Another feature for which H-S Precision is highly noted is the aluminum bedding block system, which they incorporate into their Pro-Series fiberglass stocks. Originally developed by them for the U.S. Army’s M-24 sniper rifle, this same bedding platform is in all Pro-Series accessory stocks and complete rifles.
The action on which the Pro-Series 2000 rifle is based is a hybrid that incorporates some of the best features of the Winchester Model 70 and the Remington 700. The receiver is tubular like the Model 700, and it shares the same washer-type recoil lug that’s sandwiched between it and the barrel shoulder. The bolt face is recessed, and its annular rim is uninterrupted. In other words, it completely encircles the rim of the cartridge.
The safety system is basically Model 70 Winchester in that a three-position lever is mounted on the bolt shroud. All Pro-Series 2000 rifles come standard with a detachable box magazine. While purists still prefer a fixed box with a hinged floorplate, there’s a lot to be said for the convenience this type magazine provides. And this one works very well; it snaps into place with a positive click, and it doesn’t rattle.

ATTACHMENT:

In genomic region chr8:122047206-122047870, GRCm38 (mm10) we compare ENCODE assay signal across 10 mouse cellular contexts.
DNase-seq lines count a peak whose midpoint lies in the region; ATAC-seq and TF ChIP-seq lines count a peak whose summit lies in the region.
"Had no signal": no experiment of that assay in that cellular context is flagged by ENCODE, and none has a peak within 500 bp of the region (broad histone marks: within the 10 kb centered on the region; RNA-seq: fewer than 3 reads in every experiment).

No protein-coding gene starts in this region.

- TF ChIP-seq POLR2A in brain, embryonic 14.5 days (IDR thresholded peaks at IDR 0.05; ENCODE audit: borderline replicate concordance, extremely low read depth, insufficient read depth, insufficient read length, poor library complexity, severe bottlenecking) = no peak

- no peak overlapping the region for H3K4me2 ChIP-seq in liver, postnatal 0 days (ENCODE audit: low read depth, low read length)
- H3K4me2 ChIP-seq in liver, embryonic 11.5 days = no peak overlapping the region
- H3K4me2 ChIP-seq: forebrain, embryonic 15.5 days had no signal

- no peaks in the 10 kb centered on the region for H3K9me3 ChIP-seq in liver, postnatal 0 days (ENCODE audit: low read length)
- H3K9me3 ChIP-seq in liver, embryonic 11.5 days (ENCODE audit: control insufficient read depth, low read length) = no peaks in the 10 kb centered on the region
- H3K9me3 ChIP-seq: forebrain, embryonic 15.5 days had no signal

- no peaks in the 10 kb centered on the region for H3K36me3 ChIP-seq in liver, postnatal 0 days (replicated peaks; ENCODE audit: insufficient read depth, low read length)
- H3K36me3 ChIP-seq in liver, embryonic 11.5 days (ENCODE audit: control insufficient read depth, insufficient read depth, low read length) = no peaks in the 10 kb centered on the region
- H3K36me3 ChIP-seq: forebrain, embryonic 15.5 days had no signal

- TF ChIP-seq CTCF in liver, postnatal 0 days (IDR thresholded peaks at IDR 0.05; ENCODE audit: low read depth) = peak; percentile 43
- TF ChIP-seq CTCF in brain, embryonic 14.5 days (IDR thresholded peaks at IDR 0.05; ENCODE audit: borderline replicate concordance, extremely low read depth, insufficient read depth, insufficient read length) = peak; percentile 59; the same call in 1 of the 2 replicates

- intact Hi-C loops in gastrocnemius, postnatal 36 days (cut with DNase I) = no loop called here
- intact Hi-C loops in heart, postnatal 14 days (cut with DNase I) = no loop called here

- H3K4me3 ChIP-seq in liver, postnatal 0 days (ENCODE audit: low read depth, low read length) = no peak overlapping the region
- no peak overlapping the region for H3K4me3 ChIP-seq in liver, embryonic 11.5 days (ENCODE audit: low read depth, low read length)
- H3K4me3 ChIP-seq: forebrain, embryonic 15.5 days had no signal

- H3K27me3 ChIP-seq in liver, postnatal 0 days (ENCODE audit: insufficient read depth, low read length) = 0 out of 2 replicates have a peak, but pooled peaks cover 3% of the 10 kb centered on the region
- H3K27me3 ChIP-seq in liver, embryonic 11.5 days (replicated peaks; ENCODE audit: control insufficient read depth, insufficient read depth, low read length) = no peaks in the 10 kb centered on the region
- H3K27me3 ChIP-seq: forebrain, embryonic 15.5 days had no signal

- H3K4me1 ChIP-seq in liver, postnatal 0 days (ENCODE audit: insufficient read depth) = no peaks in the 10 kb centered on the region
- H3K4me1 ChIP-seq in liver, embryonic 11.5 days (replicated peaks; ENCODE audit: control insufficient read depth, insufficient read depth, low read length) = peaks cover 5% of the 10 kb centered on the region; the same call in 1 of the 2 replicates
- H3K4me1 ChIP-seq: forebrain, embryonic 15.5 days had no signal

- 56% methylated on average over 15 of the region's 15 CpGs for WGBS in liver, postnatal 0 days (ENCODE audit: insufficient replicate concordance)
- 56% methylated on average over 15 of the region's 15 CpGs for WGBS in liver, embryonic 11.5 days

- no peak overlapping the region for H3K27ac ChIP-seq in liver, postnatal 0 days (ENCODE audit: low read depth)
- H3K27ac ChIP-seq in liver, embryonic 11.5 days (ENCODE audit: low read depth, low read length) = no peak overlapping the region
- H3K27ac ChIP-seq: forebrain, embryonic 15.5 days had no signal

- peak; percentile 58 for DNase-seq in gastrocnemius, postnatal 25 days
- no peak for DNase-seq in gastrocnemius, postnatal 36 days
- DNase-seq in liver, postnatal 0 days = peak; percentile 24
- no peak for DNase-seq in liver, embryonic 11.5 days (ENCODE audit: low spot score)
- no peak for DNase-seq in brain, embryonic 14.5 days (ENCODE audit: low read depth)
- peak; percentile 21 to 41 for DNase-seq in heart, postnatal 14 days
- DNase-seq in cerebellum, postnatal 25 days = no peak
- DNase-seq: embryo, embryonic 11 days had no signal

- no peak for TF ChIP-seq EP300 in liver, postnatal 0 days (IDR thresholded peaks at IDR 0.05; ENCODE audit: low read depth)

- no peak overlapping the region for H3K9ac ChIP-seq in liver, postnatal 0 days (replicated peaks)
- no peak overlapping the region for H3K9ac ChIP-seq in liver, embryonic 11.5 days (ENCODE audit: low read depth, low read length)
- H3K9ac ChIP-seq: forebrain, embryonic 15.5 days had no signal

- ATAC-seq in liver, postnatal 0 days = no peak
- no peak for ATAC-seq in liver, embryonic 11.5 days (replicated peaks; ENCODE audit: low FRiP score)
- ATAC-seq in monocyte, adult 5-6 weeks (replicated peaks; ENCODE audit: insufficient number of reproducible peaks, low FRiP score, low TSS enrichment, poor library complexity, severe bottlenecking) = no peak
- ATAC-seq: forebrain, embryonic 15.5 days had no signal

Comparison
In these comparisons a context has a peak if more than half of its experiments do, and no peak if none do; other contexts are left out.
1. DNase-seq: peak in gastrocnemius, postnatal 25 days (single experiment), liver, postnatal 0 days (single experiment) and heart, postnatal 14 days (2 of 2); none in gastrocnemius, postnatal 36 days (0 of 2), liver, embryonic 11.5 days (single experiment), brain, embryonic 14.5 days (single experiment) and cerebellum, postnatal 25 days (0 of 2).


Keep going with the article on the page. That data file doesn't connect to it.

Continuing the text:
Other features of note on the Pro-Series rifle are that fluted barrels are standard, and the metal finish is black Teflon, which is more corrosion- and abrasion-resistant than conventional bluing. Also, they tap the receiver for the larger 8-40 base screws, which are twice as strong as the 6-48 screws that are standard throughout the industry.
My rifle arrived about two months prior to our scheduled departure, so I had time to work up handloads. What I ultimately settled on was a load consisting of Reloder 19 powder and a 140-grain Barnes Triple Shock X-Bullet.